Recessed downlights are a versatile light source for homes, hospitals, hospitality settings, offices, schools, or retail environments. They can fulfill any of the three main lighting roles: general lighting, task lighting, and accent lighting.
This article advises on how many fittings you’d need for any given space, and discusses some of the issues associated with recessed downlights.
So Where Do You Start?
Before shopping for downlights, it’s useful to note a few details:
- What is the size of the space?
- What is the height of the ceiling?
- Is it an open plan area?
- What is the room’s purpose?
This information enables you to calculate how many lights you need and what type.
How Many Downlights Do I Need?
A simple method for estimating the number of downlights required is as follows:
- Step 1: Multiply the room’s width by its depth to ascertain the square footage.
- Step 2: Multiply the square footage by 1.5 to give the total wattage needed in the room. For example, a 15 x 10 foot room is 150 square feet in size; multiplying this figure by 1.5 gives you a total of 225 watts.
- Step 3: Divide the total wattage previously calculated (225 in our example) by your chosen bulb wattage to work out how many fittings you need. A 6 x 40W installation would be sufficient in our theoretical 150 square foot room.
Task lighting areas need more light. To account for this, you can multiply the footage by 2.5 rather than the 1.5 figure used above.
Divide an open plan space into areas to make your calculations. If using LED downlights, use their equivalent wattage in these sums.
This is intended as a guideline only. An experienced installer will offer tailored advice.
The coverage area of a downlight depends on the beam angle of the light source and the height of the ceiling. A flood beam spotlight naturally lights a greater surface area than a narrow beam, but with less intensity (assuming the two emit an identical amount of light in lumens).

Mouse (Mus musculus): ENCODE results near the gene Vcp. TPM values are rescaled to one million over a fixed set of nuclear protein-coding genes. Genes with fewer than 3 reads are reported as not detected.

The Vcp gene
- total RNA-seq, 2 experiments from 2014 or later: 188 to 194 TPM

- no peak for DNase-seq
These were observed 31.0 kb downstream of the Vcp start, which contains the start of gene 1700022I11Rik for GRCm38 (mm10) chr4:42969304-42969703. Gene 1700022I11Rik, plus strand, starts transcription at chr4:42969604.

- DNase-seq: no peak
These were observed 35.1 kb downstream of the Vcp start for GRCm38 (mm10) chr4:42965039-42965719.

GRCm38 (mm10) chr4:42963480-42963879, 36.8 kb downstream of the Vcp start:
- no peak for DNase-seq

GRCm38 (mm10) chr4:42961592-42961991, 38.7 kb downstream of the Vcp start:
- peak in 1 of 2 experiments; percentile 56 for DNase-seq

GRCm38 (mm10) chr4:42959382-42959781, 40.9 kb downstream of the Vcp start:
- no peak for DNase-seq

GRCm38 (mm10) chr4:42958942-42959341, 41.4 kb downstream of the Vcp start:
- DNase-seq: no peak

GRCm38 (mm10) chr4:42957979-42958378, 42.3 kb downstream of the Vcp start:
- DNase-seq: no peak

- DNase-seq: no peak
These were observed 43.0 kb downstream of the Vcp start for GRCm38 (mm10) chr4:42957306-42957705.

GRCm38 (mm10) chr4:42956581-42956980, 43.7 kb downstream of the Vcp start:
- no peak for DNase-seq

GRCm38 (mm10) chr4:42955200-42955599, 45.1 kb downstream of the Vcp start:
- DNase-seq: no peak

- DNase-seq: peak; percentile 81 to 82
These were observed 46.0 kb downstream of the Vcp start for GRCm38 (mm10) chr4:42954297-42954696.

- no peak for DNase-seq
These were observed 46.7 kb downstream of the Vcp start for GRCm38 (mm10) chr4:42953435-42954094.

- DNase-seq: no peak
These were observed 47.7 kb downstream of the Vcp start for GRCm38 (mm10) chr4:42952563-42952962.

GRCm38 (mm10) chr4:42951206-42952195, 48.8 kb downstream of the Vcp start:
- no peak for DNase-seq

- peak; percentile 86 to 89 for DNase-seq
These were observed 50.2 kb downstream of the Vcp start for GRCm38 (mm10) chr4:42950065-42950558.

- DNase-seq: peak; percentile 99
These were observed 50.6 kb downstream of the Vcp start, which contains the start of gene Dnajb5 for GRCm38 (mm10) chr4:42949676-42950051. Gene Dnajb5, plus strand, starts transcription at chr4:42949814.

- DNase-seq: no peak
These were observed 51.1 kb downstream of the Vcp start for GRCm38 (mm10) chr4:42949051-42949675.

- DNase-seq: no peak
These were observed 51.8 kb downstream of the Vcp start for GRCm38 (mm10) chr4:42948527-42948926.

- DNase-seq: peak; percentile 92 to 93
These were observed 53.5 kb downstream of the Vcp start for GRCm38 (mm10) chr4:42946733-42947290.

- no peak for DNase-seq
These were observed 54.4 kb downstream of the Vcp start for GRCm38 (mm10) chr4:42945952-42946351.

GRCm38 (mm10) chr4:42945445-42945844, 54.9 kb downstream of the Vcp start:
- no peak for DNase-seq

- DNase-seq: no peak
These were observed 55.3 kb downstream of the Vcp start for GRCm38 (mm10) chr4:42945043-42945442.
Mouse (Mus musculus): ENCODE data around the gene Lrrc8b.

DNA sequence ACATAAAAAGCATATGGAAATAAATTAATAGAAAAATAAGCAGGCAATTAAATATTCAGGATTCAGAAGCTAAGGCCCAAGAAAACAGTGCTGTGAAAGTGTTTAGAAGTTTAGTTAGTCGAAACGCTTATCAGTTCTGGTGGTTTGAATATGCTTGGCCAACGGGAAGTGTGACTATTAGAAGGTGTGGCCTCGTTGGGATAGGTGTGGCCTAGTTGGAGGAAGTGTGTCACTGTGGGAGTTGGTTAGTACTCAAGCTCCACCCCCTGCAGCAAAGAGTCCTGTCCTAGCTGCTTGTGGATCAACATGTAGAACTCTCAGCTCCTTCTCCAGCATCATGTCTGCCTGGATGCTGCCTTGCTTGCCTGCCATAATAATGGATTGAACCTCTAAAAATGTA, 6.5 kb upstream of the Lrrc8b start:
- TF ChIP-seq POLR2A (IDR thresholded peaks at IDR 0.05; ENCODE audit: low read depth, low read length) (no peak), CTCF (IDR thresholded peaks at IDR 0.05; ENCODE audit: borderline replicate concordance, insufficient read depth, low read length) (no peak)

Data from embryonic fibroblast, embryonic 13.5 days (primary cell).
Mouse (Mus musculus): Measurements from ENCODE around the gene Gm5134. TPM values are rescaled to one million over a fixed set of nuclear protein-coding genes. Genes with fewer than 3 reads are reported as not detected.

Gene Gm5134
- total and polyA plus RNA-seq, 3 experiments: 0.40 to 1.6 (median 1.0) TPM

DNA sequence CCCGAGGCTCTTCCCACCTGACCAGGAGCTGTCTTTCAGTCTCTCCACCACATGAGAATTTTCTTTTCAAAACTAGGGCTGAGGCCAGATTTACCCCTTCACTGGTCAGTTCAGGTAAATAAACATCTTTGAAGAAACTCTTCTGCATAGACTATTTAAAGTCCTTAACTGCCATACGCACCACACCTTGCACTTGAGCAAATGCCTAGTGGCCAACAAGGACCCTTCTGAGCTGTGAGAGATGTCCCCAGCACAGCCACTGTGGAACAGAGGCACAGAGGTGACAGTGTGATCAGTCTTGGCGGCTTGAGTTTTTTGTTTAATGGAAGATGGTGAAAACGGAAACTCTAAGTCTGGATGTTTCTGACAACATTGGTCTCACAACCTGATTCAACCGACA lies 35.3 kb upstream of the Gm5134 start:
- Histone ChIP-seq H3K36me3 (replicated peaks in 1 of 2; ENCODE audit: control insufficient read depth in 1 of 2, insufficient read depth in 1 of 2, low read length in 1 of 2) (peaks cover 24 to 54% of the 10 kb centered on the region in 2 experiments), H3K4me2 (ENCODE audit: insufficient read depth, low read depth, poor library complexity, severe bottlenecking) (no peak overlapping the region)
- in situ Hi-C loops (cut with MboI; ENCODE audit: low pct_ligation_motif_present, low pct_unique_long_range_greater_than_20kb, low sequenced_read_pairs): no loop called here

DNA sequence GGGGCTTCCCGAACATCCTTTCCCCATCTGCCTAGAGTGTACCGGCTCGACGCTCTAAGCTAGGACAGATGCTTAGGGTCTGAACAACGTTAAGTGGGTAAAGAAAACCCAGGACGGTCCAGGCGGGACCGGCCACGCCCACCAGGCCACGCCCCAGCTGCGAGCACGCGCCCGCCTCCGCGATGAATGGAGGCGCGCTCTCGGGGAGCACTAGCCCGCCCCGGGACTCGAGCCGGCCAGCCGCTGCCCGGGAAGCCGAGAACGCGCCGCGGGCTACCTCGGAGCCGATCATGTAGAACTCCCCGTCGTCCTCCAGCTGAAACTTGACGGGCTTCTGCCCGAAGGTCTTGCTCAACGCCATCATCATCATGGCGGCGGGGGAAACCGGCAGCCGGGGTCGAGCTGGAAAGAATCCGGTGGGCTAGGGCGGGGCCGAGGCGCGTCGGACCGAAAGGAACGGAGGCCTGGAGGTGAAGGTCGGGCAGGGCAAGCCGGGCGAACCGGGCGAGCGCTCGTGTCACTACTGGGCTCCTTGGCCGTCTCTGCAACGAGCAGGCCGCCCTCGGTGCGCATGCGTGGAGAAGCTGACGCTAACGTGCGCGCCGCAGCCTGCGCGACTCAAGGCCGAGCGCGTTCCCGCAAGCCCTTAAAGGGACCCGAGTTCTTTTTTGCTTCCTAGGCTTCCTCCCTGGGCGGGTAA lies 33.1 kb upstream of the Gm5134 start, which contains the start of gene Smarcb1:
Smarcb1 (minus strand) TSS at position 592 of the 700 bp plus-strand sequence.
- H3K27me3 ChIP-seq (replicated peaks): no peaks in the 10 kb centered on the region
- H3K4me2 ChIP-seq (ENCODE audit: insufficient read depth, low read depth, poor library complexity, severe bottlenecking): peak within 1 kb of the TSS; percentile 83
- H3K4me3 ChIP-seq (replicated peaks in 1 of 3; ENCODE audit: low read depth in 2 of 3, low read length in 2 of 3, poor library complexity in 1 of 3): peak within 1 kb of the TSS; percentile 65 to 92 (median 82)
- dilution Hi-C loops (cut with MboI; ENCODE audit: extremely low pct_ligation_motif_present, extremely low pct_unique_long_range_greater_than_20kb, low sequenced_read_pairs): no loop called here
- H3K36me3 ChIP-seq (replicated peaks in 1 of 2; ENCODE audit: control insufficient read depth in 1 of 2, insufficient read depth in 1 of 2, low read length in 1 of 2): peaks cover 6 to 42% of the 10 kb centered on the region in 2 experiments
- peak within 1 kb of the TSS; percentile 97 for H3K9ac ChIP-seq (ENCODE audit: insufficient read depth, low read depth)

Recessed downlights are generally positioned 1.5 to 2 ft. away from walls with a space of 3 to 4 feet between each light. Dividing the ceiling height by two is a way of gauging how much space to leave between each downlight. Thus, if your ceiling is 8 foot high, place your lights 4 feet apart.
Strict guidelines exist regarding how intense light should be in different areas of a workplace. Light intensity as it hits a surface is measured in units of lux (abbreviated to lx). Lux meters or online lumens-to-lux calculators can be used to measure or estimate this adequacy of light.
Lux measurements are governed by EN 12464-1 regulations. For example, an office workstation needs a minimum light intensity of 500 lx, foyers or entrance halls need 200 lx, corridors need up to 200 lx, stairs or lifts need 100 lx, and so on. Similarly, in the home, a task lighting area such as a kitchen worktop benefits from at least 300 lx, whereas a living room needs only 150 to 200 lx.
Beam Angles and Fire Ratings
A narrow spot beam gives an intense light for task applications and is useful for highlighting small display items. Choose a recessed downlight with a flood beam for general lighting. Those with an adjustable head can be aimed at pale-coloured walls or cupboards to spread light.
Any fire-rated ceiling, which is usually one beneath an occupied floor, needs a fire-rated downlight to be installed. This prevents an early ceiling collapse in the event of a fire, allowing crucial evacuation time for anyone above.
Choose dimmable downlights to create mood and save energy. Contrasting areas of light and dark invariably add atmosphere to a room. You might use dimmable downlights for general lighting, turning them down for intimate effect while giving greater emphasis to floor lamps, table lamps, picture lights or wall lights.
For more useful information, check out our Lighting Advice section.